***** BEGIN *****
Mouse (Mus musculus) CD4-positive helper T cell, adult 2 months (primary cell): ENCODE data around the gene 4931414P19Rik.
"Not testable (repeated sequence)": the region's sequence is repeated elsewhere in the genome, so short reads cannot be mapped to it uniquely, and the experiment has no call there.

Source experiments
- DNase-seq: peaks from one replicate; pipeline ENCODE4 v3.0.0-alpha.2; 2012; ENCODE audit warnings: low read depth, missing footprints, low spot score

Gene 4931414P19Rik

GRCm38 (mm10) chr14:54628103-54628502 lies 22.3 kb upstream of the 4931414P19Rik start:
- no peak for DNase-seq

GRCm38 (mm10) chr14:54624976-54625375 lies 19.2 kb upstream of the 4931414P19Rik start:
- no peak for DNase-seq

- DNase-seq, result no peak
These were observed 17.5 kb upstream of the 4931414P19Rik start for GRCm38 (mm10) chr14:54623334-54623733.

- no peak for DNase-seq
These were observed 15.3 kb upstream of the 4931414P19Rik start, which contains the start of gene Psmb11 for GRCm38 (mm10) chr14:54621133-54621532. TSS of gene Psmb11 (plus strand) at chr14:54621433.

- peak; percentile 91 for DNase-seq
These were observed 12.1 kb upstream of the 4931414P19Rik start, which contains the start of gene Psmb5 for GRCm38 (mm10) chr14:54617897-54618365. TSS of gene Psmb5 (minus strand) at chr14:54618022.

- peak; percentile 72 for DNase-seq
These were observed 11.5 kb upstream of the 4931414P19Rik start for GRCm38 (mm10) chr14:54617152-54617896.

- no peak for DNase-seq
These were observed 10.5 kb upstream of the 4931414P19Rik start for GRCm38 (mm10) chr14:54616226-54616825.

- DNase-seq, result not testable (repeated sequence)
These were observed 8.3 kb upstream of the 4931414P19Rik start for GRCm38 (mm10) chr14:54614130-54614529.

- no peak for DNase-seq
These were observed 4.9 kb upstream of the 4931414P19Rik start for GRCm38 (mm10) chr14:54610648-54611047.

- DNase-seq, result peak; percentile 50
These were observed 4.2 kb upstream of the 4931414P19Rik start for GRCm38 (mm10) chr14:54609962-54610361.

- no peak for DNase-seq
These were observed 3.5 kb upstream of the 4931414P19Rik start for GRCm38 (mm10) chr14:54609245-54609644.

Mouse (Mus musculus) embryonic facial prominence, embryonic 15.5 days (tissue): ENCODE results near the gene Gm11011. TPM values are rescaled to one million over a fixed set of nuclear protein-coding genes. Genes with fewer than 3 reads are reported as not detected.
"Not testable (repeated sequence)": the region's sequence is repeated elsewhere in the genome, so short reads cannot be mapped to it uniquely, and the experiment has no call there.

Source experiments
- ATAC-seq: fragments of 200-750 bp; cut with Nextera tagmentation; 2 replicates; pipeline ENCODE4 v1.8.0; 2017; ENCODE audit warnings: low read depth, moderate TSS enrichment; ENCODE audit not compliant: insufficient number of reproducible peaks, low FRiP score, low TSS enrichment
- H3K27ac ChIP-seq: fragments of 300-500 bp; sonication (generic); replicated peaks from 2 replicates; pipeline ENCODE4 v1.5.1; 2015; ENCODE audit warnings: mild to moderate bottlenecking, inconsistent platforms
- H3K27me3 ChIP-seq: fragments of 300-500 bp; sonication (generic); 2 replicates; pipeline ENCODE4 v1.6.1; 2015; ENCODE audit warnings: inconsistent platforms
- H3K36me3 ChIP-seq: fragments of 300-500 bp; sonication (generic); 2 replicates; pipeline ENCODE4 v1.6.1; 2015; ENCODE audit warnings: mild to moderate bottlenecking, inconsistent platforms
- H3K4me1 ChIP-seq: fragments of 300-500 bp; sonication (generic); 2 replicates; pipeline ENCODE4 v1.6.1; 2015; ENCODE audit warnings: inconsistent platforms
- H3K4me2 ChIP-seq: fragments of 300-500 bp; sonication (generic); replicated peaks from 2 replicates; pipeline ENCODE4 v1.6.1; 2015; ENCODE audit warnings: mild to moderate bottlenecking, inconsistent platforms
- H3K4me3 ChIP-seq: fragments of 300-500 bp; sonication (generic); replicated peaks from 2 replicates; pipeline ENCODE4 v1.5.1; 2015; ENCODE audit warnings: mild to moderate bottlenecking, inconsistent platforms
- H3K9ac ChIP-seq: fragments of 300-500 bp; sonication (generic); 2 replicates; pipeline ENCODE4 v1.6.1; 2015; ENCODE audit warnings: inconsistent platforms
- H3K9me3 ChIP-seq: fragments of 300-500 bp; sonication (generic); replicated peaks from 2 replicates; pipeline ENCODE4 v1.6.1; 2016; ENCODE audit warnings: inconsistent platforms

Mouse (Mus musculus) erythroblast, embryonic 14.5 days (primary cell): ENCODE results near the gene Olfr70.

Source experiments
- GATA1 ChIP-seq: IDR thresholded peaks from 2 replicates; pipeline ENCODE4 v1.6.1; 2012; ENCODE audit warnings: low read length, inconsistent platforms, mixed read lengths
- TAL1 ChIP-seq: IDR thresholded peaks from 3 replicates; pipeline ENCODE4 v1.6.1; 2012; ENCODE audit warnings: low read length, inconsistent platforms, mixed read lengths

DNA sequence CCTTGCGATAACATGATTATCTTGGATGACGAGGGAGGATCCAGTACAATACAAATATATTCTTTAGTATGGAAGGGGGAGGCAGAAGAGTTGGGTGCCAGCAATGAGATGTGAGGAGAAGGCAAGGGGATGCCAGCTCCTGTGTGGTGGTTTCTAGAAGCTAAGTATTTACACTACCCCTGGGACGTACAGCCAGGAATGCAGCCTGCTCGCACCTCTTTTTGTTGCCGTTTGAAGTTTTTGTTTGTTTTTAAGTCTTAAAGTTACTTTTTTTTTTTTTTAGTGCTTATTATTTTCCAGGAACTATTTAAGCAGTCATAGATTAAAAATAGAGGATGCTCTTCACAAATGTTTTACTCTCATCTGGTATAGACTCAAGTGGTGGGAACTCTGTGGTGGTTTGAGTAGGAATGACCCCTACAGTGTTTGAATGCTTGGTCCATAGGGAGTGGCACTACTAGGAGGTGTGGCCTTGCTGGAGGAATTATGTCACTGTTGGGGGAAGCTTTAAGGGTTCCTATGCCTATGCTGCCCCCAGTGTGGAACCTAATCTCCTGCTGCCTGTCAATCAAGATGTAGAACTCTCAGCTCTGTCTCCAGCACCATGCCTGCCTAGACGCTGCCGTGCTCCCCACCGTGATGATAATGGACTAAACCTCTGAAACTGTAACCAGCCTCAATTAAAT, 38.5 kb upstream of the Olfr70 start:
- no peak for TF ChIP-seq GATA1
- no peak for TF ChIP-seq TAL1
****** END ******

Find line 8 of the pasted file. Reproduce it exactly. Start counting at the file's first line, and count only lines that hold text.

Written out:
GRCm38 (mm10) chr14:54624976-54625375 lies 19.2 kb upstream of the 4931414P19Rik start: